Late Night, Weekend Brunch, Good for Groups
Greg Engert leans across the table, using both hands to explain why Pilsners and lagers are meant to be served colder than barleys and stouts. His eyes widen as he talks about how he analyzes a beer’s crispness and aromatic content to determine the “purest representation of the brewer’s intention.” He interrupts his draft discourse to shout numbers up to several movers hauling kegs into what look like three oversize bank safes. “No one in the country has ever done this before,” he says.
Introducing Birch & Barley, a seasonally driven American dining room, and above it ChurchKey, a grazing-friendly upstairs bar/lounge. After a year-and-a-half delay, both beer-centric spots opened yesterday in the old Dakota Cowgirl/Ramrod space near DC’s Logan Circle. Though visitors first step into Birch & Barley’s slick dining room downstairs, the building’s focal point is found up the steps, where beer director Engert, who oversees the suds at the beer-obsessed Rustico in Alexandria, has stocked 555 beers from 30 countries. The bar offers 50 artisanal drafts and five hand-pumped, cask-conditioned beers. Beer geeks will admire the three temperature-controlled vaults—which rang in at $100,000—nestled overhead. Inside them, kegs cool at their optimal temperatures according to each brewer’s specifications. A roster of old-school cocktails—Aperol spritzes, Moscow mules—is available for those not in the mood for a pint.
This split-level venture is the first foray into DC by the Virginia-based Neighborhood Restaurant Group, which owns seven Northern Virginia restaurants, including Tallula/EatBar, Vermilion, and Rustico. The owners have charged executive chef Kyle Bailey and pastry chef (and wife) Tiffany MacIsaac—both formerly of New York’s Allen & Delancey—with creating the menus for the two concepts.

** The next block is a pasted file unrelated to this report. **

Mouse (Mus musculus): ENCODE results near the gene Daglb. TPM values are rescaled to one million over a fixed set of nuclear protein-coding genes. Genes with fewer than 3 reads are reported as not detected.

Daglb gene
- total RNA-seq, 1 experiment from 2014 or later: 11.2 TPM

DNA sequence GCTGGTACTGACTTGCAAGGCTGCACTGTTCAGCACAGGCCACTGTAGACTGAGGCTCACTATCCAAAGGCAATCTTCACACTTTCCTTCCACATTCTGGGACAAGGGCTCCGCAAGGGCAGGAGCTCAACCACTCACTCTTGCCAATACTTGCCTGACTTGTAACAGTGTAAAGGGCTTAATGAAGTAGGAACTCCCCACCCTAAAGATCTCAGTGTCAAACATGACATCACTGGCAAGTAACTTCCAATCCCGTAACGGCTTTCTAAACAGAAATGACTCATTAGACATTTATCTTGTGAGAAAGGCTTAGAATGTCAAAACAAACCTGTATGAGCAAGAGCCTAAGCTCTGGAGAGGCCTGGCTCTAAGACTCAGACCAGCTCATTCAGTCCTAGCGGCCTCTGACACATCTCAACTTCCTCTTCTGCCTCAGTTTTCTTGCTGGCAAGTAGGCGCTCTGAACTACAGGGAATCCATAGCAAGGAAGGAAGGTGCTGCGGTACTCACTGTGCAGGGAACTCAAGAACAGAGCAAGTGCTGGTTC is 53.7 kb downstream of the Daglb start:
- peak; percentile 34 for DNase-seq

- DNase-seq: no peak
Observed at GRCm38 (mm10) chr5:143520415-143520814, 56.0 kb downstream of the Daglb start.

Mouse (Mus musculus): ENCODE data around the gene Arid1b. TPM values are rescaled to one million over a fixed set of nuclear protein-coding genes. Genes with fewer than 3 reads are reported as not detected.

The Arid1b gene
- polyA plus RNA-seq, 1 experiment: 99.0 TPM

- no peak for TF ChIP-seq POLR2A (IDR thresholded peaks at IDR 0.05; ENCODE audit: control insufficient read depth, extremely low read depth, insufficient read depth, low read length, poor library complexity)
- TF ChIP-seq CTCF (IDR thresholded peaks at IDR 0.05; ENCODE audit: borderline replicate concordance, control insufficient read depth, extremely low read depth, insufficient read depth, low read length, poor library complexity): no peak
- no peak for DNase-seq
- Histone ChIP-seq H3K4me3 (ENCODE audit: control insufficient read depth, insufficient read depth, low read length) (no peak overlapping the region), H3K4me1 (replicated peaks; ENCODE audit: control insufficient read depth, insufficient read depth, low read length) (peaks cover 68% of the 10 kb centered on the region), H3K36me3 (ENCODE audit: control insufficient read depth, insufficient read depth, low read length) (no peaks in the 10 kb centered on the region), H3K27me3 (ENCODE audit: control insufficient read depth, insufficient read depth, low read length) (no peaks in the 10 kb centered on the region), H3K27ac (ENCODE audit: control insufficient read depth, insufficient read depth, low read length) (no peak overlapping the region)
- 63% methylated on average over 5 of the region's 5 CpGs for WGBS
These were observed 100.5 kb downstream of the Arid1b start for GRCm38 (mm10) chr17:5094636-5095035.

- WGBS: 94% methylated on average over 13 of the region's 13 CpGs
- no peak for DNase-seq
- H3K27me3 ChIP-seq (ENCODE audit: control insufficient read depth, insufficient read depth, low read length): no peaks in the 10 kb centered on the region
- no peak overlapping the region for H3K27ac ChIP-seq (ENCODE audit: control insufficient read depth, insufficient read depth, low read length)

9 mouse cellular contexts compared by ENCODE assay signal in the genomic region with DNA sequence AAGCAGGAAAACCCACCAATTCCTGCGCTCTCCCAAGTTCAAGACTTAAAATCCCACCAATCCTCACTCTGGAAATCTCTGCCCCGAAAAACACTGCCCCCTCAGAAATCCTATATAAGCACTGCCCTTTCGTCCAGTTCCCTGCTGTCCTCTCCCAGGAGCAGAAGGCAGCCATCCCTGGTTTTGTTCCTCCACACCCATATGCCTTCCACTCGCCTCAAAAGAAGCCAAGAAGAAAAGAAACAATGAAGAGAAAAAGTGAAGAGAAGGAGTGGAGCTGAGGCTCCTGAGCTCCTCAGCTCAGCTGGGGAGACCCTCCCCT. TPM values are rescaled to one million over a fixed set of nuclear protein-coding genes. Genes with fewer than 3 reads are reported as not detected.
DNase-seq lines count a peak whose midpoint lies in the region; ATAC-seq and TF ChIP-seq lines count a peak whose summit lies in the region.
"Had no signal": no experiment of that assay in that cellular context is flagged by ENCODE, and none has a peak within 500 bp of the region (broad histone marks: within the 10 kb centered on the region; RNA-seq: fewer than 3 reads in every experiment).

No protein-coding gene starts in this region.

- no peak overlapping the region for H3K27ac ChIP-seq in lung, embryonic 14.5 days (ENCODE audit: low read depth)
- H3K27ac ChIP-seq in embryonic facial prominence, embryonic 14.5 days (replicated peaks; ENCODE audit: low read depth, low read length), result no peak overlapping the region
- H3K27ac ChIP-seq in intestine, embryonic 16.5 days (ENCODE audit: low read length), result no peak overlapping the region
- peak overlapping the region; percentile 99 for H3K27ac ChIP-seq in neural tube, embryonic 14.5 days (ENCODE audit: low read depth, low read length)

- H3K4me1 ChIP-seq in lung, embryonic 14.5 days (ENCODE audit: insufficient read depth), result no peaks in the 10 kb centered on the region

Upstairs at ChurchKey, gold-and-orange embroidered booths sit opposite worn leather barstools. Oversize cast-iron church lights hover from the soaring ceiling, and a 70-foot bar lined with printed church keys runs the length of the space. The vibe is relaxed but regal. The bar snacks have a similar theme: Veal tongue finds its way into the pastrami Reuben, tater tots are stuffed with foie gras, and the grilled cheese sandwich is topped with truffles. The menu is divided into “pressed” (sandwiches), “fresh” (cheeses and charcuterie), “roasted” (spiced nuts and burgers), and “fried” (sweetbread poppers, hush puppies) categories.
Downstairs at Birch & Barley, dangling lights drip down like teardrops, stiff tablecloths hold flickering candles, and a series of metal pipes from the 50 kegs upstairs resemble a grand beer organ in a cathedral of drink. Bailey says his menu is styled after the “urban American melting pot.” To that end, there’s char tartare with yuzu, ginger, and sesame chips; a loin of venison with wild rice, popped cranberries, and squash; and risotto with beets and whipped goat cheese. The dessert menu features upscale comfort food such as a peanut-butter/chocolate tart with a whisky/vanilla shake, and MacIsaac’s riffs on oatmeal-cream pie and the Hostess cupcake.
Despite being handed free rein in the kitchen, Bailey admits that his menus are designed to attract the thirsty city dwellers who’ll ultimately decide the fate of the two new spots.
“Most of the menu items for both places came together by tasting the beers and thinking of dishes that would suit them,” he says. “But when you have 555 beers, there’s not much you can create that isn’t beer-friendly.”
Birch & Barley is open Monday through Friday for lunch, Sunday through Thursday for dinner, and Saturday and Sunday for brunch (starting in November). ChurchKey is open Monday through Thursday 4 PM to 1 AM, Friday 4 PM to 2 AM, Saturday noon to 2 AM, and Sunday noon to 1 AM.